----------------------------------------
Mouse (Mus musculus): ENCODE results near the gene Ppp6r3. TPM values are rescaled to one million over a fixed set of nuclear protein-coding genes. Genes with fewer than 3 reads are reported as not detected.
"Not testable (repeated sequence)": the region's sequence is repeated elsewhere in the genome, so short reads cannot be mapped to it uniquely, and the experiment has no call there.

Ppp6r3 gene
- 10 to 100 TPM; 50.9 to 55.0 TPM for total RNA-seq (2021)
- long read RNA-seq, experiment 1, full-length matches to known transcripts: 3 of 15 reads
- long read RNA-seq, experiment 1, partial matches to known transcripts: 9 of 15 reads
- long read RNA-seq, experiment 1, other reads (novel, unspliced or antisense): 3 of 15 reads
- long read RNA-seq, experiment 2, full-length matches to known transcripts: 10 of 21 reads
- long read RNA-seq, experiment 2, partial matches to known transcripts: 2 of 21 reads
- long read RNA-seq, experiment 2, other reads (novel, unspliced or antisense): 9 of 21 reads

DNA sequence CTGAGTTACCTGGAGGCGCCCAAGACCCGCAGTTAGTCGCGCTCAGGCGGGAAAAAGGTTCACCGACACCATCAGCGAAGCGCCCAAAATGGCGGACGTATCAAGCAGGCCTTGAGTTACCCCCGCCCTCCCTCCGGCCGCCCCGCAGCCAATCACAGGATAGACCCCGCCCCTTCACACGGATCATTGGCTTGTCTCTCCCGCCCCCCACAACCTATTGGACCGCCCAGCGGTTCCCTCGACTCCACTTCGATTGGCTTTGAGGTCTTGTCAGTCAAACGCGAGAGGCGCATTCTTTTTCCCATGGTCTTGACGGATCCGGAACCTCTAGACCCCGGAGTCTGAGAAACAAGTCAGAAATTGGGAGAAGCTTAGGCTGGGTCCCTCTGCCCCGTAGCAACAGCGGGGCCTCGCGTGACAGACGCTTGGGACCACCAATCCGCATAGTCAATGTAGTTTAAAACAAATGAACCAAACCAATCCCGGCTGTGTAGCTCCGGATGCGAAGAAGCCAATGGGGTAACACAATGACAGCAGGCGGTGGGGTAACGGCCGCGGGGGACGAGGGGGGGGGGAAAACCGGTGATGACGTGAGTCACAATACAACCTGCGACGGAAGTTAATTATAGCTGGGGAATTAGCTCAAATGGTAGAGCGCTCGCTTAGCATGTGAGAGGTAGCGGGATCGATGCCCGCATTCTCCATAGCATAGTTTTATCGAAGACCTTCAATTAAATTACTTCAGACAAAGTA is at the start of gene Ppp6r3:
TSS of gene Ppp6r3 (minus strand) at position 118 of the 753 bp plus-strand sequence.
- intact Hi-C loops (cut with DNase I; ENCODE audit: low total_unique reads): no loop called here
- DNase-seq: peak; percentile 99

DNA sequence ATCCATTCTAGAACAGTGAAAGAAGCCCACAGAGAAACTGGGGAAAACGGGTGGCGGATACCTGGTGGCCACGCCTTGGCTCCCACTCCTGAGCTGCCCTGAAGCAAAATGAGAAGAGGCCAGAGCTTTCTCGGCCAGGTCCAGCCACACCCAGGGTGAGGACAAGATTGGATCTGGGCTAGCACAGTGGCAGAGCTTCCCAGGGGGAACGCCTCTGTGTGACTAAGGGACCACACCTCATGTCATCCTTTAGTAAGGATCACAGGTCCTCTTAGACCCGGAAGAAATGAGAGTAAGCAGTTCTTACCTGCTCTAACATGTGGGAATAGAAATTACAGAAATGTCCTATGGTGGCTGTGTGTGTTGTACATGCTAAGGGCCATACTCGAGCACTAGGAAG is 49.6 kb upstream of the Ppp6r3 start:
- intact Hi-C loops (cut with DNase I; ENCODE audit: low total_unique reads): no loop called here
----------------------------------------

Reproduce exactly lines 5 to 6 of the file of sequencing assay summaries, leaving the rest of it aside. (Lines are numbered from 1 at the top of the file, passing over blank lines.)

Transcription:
- long read RNA-seq, experiment 1, full-length matches to known transcripts: 3 of 15 reads
- long read RNA-seq, experiment 1, partial matches to known transcripts: 9 of 15 reads